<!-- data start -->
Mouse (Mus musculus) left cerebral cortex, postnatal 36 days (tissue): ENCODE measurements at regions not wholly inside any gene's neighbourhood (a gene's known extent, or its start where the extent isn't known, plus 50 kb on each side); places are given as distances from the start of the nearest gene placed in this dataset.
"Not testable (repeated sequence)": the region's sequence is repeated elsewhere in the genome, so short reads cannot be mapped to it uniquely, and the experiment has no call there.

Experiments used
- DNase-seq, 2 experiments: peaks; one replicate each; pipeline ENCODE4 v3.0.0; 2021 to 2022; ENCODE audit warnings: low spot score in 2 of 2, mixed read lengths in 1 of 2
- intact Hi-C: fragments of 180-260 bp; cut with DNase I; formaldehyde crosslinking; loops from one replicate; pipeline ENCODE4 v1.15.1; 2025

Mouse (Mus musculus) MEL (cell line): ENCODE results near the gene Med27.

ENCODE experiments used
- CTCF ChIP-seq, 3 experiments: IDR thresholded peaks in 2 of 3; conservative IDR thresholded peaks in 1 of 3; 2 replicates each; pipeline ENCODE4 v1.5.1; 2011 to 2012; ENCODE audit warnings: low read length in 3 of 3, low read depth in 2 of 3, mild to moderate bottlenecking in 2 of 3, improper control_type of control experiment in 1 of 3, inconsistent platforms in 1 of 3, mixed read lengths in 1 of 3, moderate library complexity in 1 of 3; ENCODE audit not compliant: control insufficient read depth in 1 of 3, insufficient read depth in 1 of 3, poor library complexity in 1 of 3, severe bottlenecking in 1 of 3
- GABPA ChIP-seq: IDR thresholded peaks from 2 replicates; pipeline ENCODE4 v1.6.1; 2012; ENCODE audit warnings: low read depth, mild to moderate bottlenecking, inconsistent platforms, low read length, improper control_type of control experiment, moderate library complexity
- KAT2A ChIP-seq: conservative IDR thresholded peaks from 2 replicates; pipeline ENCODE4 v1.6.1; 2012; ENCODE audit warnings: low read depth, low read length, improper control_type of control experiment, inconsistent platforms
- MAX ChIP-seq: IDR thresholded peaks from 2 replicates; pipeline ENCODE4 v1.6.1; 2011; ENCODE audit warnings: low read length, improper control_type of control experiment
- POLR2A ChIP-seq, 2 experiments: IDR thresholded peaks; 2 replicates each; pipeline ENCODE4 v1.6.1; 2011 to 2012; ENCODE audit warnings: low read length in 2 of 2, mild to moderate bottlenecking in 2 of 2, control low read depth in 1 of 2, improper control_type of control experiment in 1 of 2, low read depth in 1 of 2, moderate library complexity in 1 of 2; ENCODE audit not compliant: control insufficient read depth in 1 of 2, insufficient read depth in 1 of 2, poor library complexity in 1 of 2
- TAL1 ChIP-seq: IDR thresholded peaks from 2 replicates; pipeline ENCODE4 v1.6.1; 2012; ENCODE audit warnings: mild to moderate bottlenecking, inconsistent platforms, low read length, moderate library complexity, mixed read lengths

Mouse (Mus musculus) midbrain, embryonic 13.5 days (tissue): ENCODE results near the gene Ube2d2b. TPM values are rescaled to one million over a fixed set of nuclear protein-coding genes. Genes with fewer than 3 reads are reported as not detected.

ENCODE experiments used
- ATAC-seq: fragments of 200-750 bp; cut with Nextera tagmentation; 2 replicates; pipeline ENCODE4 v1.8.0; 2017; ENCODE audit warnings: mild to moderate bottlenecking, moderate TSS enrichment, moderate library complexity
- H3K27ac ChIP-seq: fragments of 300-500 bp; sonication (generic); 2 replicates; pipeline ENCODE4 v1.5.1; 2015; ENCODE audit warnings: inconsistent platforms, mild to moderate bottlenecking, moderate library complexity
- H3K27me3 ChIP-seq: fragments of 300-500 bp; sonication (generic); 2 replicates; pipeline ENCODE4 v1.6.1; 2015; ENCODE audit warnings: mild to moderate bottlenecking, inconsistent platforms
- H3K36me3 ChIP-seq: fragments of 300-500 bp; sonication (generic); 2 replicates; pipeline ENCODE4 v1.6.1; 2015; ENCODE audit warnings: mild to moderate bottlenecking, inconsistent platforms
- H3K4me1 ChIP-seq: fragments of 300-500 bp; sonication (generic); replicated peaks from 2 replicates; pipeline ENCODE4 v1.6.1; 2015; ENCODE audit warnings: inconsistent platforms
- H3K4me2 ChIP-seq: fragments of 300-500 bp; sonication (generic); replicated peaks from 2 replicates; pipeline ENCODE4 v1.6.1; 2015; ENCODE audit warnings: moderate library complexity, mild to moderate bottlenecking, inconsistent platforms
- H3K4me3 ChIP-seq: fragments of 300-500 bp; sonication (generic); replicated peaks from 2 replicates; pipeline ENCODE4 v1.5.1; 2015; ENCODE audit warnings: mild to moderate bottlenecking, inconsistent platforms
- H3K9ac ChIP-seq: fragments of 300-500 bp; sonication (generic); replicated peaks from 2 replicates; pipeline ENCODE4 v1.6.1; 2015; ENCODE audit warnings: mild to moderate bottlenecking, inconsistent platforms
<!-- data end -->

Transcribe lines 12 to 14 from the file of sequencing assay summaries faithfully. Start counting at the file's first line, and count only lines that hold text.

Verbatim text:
- POLR2A ChIP-seq, 2 experiments: IDR thresholded peaks; 2 replicates each; pipeline ENCODE4 v1.6.1; 2011 to 2012; ENCODE audit warnings: low read length in 2 of 2, mild to moderate bottlenecking in 2 of 2, control low read depth in 1 of 2, improper control_type of control experiment in 1 of 2, low read depth in 1 of 2, moderate library complexity in 1 of 2; ENCODE audit not compliant: control insufficient read depth in 1 of 2, insufficient read depth in 1 of 2, poor library complexity in 1 of 2
- TAL1 ChIP-seq: IDR thresholded peaks from 2 replicates; pipeline ENCODE4 v1.6.1; 2012; ENCODE audit warnings: mild to moderate bottlenecking, inconsistent platforms, low read length, moderate library complexity, mixed read lengths

Mouse (Mus musculus) midbrain, embryonic 13.5 days (tissue): ENCODE results near the gene Ube2d2b. TPM values are rescaled to one million over a fixed set of nuclear protein-coding genes. Genes with fewer than 3 reads are reported as not detected.